GetFilterVersion initializes the relationship between the filter and ISA.

   // Call default implementation for initialization

   // Clear the flags set by base class
   pVer->dwFlags &= ~SF_NOTIFY_ORDER_MASK;

   // Set the flags we are interested in
            SF_NOTIFY_NONSECURE_PORT | s_nNotifications;

   // Load description string
   _tcscpy(pVer->lpszFilterDesc, sz);
   return TRUE;

Next, we need to write the code that handles the client authorization notification. To do this, we implement the virtual method OnAuthComplete in the ISAPI filter. When the client has been authorized, this function allows us to get a token representing the user. Using this token, we can discover what groups the user belongs to. Two ATL classes make this very easy: CAccessToken and CTokenGroups. CAccessToken encapsulates the functions one might use on an access token. CTokenGroups helps a programmer manage the security IDs (SIDs) associated with a token. A SID can map to a user, group, or device. In the implementation of OnAuthComplete for the SOAP filter, the code checks to see if the client is a member of the built-in Administrators group.

DWORD CSOAPFilter::OnAuthComplete(
    CHttpFilterContext* pCtxt, 
    HANDLE hUserToken = (HANDLE)1;

    if ( pAuthComplInfo->GetUserToken( pCtxt->m_pFC, &hUserToken ) ) {
        CAccessToken tok;
        bool bIsAdmin = false;

        // Get the token groups.
        CTokenGroups tokGroups;
        if (tok.GetGroups(&tokGroups)) {
            // Determine whether the Administrators group
            // is one of the user's groups.
            if (tokGroups.LookupSid(Sids::Admins())) {
                 // The user is an administrator.
                 bIsAdmin = true;

        // We're done with the token. 
        CSessionContext::Get( pCtxt )->SetAdmin( bIsAdmin );
    return retval;

When this function finally gets called, we store the fact that the client is or is not an administrator in the CSessionContext associated with this particular exchange. Until CSessionContext::SetAdmin gets called, we know that the user has not been authenticated. As a result, the call to SetAdmin remembers if the client is an Administrator and if the client has been mapped to a Windows user identity.

void CSessionContext::SetAdmin(bool bAdmin){
    m_bAdmin = bAdmin;
    m_bUserHasAuthenticated = true;

One item the filter can identify at any time is the overall size of the message. To do this, an override also exists for OnPreprocHeaders. When the time comes, this method takes a look at the headers and verifies that the message total message size is under 20000 bytes. To do this, the method simply looks at the Content-length HTTP header and reads it in. If the value is greater than 20000, the filter denies the connection.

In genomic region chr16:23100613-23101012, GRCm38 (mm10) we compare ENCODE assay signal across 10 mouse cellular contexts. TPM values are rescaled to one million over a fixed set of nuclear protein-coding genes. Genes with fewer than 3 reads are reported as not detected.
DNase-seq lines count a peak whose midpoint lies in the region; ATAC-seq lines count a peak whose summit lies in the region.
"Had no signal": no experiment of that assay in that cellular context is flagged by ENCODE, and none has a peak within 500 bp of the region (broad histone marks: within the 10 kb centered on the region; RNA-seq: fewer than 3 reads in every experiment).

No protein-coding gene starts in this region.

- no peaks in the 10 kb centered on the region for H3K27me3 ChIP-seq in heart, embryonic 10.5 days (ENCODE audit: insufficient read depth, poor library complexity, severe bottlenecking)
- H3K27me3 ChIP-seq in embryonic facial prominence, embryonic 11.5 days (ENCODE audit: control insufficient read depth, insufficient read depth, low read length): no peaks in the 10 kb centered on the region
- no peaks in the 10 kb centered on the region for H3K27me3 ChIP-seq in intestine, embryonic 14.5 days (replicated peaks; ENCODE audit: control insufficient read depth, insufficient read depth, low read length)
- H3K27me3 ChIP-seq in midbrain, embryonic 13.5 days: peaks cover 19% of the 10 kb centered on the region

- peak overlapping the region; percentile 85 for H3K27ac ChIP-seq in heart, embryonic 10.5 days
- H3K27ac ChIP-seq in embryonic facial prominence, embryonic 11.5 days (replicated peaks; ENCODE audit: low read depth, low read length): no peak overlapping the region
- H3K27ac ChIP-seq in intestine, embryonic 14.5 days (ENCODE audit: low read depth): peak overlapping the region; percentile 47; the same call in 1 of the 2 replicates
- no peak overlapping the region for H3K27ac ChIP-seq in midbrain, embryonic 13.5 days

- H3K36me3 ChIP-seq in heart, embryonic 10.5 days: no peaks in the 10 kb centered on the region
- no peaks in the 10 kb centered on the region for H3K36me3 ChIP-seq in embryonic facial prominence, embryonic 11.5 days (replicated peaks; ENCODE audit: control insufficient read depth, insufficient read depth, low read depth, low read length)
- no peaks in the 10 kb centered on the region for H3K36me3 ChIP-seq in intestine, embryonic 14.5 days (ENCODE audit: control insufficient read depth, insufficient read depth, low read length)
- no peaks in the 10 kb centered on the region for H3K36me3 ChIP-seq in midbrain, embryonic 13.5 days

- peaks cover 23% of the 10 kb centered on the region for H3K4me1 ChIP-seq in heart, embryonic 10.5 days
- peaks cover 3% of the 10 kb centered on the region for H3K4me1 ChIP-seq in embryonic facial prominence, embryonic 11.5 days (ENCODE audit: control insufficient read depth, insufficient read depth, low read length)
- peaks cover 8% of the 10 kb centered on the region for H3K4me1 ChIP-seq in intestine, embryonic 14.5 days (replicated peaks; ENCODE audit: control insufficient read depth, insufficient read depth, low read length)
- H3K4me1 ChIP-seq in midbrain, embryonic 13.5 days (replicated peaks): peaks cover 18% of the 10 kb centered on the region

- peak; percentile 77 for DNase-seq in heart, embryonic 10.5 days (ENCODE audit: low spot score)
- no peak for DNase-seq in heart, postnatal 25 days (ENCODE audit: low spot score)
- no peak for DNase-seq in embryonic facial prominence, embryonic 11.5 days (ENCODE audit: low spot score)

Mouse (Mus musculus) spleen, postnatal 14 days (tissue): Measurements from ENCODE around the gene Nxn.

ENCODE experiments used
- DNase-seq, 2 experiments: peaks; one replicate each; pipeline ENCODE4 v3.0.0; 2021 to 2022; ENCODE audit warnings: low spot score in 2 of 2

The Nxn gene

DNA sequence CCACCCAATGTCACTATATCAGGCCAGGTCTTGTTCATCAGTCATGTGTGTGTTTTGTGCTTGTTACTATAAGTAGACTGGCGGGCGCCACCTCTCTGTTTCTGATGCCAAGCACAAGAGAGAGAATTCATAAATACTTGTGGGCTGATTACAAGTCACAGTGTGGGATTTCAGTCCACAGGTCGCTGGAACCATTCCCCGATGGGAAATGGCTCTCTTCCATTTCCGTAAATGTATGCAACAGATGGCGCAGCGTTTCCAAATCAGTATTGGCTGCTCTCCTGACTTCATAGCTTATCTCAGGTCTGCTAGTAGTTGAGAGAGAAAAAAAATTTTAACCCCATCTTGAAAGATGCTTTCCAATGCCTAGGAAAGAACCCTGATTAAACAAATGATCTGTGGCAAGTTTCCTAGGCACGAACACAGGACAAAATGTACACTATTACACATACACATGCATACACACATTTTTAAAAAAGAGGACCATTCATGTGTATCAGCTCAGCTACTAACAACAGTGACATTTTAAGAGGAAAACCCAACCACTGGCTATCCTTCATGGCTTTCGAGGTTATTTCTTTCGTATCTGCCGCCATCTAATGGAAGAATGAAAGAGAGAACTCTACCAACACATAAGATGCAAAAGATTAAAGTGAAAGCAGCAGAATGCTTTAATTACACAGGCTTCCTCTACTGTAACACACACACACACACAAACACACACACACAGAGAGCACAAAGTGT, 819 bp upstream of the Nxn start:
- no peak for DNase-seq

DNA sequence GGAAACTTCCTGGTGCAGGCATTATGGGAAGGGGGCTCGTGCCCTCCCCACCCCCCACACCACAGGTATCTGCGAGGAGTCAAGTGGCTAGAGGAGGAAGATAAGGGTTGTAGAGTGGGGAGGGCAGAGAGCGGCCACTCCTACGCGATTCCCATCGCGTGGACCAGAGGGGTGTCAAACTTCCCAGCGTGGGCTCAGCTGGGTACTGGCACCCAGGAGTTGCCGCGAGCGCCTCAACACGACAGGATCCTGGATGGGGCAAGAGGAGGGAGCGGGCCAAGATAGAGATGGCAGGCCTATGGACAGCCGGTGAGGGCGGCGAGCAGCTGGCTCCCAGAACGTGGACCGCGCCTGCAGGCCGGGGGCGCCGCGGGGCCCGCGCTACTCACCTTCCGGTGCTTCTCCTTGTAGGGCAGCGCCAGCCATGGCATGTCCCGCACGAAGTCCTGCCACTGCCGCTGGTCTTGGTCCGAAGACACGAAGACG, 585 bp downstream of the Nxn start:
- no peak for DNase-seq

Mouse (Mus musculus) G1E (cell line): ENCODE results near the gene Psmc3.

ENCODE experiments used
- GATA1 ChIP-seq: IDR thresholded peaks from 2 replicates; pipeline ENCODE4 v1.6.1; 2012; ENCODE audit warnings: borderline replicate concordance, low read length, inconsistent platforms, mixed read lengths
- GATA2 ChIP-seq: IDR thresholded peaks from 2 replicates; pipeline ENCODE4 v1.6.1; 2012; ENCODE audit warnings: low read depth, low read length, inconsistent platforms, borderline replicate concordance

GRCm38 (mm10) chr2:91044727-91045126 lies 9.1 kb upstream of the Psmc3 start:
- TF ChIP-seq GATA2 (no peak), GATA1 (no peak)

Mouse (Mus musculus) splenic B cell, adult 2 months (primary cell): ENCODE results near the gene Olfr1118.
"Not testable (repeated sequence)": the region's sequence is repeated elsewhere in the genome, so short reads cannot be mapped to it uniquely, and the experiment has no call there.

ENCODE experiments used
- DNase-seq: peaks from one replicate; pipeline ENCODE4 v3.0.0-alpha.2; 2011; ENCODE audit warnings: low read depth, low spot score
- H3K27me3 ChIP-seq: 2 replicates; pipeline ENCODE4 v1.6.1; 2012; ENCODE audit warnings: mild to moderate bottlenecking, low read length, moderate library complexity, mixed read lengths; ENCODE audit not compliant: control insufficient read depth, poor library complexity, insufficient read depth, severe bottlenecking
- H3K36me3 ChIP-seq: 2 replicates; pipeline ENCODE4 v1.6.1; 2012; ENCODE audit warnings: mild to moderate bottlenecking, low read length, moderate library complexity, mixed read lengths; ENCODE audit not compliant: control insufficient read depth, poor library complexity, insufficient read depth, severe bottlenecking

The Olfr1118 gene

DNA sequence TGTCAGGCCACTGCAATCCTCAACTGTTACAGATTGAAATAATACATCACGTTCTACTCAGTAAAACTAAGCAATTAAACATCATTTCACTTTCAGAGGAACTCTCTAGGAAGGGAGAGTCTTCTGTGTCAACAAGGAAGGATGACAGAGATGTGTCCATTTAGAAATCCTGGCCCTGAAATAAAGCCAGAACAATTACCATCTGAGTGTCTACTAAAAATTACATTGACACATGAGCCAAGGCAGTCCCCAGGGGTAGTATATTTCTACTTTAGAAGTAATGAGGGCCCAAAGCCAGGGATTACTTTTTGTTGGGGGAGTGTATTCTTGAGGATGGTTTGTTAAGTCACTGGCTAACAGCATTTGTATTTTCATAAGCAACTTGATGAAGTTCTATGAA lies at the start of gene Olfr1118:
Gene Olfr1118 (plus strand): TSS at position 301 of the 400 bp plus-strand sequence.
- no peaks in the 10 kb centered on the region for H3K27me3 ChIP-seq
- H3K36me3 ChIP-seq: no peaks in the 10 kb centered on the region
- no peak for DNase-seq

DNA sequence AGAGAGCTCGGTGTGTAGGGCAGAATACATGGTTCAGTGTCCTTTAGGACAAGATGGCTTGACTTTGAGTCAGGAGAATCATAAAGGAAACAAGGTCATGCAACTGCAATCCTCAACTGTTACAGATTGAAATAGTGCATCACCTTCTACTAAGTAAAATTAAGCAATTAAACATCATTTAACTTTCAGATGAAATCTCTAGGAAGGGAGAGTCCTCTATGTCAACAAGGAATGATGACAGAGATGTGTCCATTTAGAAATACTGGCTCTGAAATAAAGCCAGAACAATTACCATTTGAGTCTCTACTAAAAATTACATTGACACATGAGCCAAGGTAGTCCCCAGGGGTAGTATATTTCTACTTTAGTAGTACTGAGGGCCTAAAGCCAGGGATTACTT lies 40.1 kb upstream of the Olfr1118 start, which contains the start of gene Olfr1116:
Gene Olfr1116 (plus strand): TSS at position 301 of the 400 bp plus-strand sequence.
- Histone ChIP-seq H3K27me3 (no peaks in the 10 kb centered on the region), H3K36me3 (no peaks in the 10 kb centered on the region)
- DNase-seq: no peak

DWORD CSOAPFilter::OnPreprocHeaders(CHttpFilterContext* pCtxt, 

    if ( IsWatchedService( pCtxt ) ) {
        TCHAR szHeader[512];
        DWORD n= sizeof(szHeader);
        if(pHeaders->GetHeader(pCtxt->m_pFC, _T("Content-Length:"),
            szHeader, &n)) {
            DWORD nContentLength= atoi(szHeader);
            if ( nContentLength < CSOAPFilter::MAX_MSG_SIZE ) {
                n= sizeof(szHeader);

                    _T("Content-Type:"), szHeader, &n)) {
                    CSessionContext* psc= CSessionContext::Get(pCtxt);
                    // Allocate the space in the CSessionContext
                    // for any more data that comes in.
                    if(psc == NULL || !psc->SetupBuffer(pCtxt, 
                        szHeader, nContentLength)) {
            } else {
                // Reject the client's request.
                    reinterpret_cast<DWORD>(_T("None Acceptable")),
                retval = SF_STATUS_REQ_FINISHED;

    return retval;

    return retval;

OnReadRawData, the handler for notifications that data has arrived, gets called before any of the other notifications this filter listens for. If the request is for a page other than /ISADemoService/Order.asmx, this handler will tell ISA to skip the filter for any further notifications on this session. How does this happen? When the filter realizes that the message does not apply to this protected file, it tells ISA that it wants to stop listening for the current session. The way the filter makes this decision is by passing the parsing on to the CSessionContext::Read method. Every HTTP session that we will be interested in will start by sending in the following string:

static const TCHAR s_szPostRequest[]= 

If the session starts out with this string, the filter should keep listening. If not, it should ignore any further requests. CSessionContext::Read also reads in the complete request into a buffer to be analyzed once the complete request has been received.

bool CSessionContext::Read(CHttpFilterContext* pCtxt, 
    LPCTSTR lpszData, DWORD cData, LPTSTR& lpszContent) {
    bool retval = true;
    lpszContent= NULL;
    const CString szPostRequest( s_szPostRequest );